What I hated:  working with transglutaminase.  I did the “Checkerboard Sushi” from Myhrvold.  Twice.  The first time, I destroyed way too much nice maguro and hamachi from Mutual Fish when the “slurry” got gloopy (which it does in about ten seconds), and I ended up with blobs between the fish slabs.  You have to work fast with Activa.  What they don’t tell you, is that “fast” means “superhumanly fast.”  The second time, I dusted the slabs through a tea strainer.  It didn’t bond nearly as well and the resulting slabs were fragile, but they looked great and tasted great, and that’s what counts.  It just limited me on presentation possibilites, where a full bond would have been more robust for draping or whatever.  But I hated working with the Activa.  I have a full bag of it, and will probably do it again, but it’s certainly not something I’ll whip out for my own pleasure and use in the kitchen.  Too much hassle and fuss.

Silica gel packets and a food dehydrator — wonderful tools.  A food dehydrator that isn’t circular and takes a rectangular tray would be even better. I sense one in my future.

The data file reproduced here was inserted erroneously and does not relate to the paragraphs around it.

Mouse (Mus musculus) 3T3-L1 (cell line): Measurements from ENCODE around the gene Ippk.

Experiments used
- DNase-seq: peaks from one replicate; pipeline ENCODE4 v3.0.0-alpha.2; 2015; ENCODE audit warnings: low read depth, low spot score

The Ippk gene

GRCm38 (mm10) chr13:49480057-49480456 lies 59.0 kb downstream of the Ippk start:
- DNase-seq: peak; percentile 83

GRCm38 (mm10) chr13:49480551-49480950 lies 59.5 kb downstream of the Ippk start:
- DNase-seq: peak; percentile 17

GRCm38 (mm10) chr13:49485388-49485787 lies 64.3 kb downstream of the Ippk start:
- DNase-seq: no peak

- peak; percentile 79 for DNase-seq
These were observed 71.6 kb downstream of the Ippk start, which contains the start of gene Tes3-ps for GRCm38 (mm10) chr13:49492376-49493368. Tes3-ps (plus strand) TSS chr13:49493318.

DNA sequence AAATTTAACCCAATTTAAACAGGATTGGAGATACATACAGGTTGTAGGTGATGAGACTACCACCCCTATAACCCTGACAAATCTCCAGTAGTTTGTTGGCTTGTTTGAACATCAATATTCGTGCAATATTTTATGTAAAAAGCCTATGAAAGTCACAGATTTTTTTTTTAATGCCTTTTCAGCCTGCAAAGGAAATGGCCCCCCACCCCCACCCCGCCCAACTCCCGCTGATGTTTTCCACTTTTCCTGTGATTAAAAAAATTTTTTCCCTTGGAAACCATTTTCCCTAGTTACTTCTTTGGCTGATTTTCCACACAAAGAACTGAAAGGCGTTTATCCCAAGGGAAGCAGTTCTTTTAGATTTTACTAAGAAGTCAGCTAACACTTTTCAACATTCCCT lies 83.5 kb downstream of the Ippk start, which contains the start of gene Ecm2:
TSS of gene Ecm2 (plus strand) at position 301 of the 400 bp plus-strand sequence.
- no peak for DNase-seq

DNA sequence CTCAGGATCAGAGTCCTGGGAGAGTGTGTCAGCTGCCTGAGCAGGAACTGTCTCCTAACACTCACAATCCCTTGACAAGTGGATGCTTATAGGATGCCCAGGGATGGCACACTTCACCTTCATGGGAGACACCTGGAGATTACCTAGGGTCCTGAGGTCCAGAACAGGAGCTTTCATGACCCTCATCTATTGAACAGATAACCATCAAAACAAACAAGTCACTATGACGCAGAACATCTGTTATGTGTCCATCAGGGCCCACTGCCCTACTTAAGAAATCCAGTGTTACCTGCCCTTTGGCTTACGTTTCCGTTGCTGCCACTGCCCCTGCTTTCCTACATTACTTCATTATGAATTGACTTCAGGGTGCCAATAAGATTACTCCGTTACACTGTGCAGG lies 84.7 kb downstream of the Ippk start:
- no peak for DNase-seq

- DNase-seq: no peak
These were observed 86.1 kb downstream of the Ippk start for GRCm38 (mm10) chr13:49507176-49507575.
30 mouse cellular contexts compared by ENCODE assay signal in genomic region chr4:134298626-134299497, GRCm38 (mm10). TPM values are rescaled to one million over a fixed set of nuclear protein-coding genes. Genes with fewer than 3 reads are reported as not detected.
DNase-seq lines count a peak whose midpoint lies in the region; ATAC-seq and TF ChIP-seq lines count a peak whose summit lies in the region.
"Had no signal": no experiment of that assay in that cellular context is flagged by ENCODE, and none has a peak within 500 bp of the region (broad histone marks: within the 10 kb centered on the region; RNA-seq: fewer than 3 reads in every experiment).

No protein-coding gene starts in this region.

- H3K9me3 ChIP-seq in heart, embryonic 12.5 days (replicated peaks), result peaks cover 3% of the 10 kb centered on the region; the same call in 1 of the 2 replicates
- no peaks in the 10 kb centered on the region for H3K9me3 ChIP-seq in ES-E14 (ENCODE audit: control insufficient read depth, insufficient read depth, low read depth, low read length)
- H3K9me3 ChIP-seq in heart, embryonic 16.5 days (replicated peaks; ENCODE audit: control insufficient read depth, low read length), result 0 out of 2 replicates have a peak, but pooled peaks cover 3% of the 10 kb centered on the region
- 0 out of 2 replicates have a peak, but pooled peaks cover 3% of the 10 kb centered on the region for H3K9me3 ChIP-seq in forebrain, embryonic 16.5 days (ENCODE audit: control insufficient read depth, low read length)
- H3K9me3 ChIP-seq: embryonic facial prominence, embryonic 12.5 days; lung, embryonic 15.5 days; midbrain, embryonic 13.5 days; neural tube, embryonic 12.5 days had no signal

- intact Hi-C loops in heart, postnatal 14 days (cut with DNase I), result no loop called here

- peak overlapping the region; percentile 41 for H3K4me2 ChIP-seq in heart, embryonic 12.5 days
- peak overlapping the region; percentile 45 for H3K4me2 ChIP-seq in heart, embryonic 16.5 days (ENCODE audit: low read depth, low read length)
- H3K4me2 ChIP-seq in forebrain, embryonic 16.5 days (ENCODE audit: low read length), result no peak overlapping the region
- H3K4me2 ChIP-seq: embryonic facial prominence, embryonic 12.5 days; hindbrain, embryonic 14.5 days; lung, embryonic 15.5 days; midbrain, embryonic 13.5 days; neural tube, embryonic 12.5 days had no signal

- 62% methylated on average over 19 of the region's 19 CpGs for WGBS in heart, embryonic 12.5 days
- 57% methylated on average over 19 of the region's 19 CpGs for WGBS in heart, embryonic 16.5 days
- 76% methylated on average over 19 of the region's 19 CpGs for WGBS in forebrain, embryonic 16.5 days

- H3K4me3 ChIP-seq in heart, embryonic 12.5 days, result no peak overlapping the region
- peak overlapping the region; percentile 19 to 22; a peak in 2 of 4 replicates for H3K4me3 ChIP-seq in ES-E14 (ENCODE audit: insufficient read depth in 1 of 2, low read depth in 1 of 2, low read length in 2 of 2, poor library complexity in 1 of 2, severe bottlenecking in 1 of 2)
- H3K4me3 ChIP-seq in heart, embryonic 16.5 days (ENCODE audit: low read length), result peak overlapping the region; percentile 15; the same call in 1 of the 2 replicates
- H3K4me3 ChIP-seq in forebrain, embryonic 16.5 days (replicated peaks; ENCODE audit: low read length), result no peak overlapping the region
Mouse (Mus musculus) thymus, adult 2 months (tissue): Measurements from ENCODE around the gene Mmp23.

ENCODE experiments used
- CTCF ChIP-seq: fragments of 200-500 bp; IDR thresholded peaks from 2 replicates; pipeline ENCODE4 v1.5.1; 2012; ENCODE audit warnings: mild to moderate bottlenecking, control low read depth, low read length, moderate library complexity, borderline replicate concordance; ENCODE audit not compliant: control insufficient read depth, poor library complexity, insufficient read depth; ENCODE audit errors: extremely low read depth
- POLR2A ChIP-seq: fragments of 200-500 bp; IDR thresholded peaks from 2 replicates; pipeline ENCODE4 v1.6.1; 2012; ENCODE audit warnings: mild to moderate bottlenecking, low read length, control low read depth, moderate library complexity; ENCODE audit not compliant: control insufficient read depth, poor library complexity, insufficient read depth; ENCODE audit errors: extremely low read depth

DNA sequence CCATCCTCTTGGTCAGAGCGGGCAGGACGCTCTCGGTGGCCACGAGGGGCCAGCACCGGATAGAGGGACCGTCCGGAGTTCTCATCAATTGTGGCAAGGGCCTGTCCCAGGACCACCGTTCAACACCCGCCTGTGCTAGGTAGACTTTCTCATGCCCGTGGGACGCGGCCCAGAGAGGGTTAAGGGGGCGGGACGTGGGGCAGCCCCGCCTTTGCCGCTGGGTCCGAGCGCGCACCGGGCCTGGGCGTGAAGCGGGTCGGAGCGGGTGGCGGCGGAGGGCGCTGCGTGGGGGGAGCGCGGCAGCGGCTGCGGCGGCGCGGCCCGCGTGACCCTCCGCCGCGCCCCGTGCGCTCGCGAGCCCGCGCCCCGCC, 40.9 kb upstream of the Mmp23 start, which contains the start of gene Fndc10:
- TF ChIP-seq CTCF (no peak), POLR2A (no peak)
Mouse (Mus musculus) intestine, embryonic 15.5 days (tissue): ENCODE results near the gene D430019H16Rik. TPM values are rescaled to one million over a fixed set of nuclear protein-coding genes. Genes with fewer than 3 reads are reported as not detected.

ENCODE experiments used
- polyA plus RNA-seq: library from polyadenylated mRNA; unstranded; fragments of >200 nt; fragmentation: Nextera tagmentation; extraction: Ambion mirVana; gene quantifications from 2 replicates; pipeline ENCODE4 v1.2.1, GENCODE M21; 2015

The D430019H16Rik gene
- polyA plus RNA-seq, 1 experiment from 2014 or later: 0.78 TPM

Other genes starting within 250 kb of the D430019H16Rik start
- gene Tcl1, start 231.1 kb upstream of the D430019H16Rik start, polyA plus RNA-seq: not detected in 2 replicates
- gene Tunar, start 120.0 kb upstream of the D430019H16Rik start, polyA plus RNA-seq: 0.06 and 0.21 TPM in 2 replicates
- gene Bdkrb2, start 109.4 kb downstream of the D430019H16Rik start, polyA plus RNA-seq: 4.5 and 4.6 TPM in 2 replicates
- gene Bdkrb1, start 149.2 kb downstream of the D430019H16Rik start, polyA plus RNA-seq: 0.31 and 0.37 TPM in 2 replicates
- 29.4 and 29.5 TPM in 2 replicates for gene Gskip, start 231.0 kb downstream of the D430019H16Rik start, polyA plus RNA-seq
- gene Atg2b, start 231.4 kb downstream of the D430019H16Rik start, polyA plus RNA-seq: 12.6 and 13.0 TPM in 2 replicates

And if you don’t have an iSi cream whipper, stop reading now and go to Amazon and buy one.  I used this dozens of times in the course of a couple of days, it’s perhaps the handiest tool I have for doing modernist dishes.

I’ll probably have more notes in the days to come, especially as I review my lab notes.  But get in the kitchen and play around!

A belated Towel Day perspective

This year, on Towel Day, I was busy, putting together a fundraising dinner for the UW Anthropology Department and the UW Student Farm.  So I didn’t really write anything, as I have in years past.  But not for lack of something to say.  I’m not sure what it is, exactly, about “Towel Day,” the semi-bogus holiday celebrated by fans of Douglas Adams each year, but it seems to bring out the “long view” in me, visions of civilizations rising and falling.  You’d think such thoughts would be triggered by someone more profound…by a rereading of Edward Gibbon or at least Barbara Tuchman, or even Carl Sagan reflecting on the immensity in which our parochial concerns are lost.